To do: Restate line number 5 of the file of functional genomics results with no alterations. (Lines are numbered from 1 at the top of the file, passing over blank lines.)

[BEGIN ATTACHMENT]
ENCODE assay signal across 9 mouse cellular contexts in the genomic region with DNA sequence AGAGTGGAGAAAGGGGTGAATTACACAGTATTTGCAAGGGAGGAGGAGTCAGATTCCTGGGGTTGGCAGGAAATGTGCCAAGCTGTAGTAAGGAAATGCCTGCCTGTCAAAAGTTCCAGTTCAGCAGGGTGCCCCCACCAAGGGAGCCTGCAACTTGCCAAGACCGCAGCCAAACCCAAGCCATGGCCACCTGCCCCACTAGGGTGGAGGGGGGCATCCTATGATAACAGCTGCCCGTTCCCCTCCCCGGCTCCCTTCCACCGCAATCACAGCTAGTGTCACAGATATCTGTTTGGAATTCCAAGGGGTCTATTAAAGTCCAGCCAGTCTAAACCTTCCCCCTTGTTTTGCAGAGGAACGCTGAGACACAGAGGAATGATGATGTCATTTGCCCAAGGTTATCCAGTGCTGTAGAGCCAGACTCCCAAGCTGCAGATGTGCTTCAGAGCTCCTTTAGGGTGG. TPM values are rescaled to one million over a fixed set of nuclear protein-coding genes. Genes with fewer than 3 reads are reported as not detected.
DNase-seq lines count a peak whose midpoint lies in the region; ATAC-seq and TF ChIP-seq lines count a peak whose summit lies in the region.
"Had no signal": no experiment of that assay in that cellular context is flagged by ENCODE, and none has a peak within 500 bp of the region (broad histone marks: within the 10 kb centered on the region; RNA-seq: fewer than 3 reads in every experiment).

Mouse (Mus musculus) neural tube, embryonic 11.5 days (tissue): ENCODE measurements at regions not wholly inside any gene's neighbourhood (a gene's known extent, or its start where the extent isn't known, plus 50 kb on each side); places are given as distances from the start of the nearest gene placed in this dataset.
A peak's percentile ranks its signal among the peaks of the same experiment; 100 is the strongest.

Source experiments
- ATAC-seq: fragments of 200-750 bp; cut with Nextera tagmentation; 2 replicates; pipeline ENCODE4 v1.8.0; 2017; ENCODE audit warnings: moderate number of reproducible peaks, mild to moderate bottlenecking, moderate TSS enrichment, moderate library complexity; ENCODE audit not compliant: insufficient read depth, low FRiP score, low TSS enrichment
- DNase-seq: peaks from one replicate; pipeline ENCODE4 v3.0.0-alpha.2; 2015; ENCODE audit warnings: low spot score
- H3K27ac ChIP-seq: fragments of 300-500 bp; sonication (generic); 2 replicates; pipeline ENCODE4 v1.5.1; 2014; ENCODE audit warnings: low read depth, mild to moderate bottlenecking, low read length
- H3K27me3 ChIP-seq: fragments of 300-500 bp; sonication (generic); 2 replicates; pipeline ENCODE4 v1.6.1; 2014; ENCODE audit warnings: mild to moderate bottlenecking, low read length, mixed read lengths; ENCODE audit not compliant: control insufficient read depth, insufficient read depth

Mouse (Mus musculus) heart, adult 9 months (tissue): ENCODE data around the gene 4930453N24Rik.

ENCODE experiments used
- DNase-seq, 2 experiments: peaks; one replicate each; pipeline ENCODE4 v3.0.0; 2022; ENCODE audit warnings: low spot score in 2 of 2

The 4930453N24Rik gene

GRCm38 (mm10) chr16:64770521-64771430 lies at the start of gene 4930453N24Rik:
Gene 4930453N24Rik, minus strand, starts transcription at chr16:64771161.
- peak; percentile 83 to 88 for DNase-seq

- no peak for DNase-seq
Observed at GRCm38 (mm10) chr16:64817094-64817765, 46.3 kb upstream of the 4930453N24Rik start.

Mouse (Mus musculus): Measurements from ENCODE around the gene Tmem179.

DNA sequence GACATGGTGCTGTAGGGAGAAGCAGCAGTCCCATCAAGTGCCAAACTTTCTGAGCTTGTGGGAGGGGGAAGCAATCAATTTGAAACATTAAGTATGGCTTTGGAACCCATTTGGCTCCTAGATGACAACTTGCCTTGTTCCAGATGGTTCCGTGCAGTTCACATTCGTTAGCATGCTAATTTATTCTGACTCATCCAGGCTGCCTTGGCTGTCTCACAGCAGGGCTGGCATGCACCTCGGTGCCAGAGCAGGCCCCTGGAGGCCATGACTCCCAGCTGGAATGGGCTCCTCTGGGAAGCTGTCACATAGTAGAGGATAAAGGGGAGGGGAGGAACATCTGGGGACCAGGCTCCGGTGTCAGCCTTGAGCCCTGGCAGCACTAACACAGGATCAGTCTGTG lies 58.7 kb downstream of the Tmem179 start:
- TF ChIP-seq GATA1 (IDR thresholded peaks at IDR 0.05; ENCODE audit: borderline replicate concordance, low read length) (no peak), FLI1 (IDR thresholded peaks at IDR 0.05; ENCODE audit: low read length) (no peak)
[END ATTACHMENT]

A peak's percentile ranks its signal among the peaks of the same experiment; 100 is the strongest.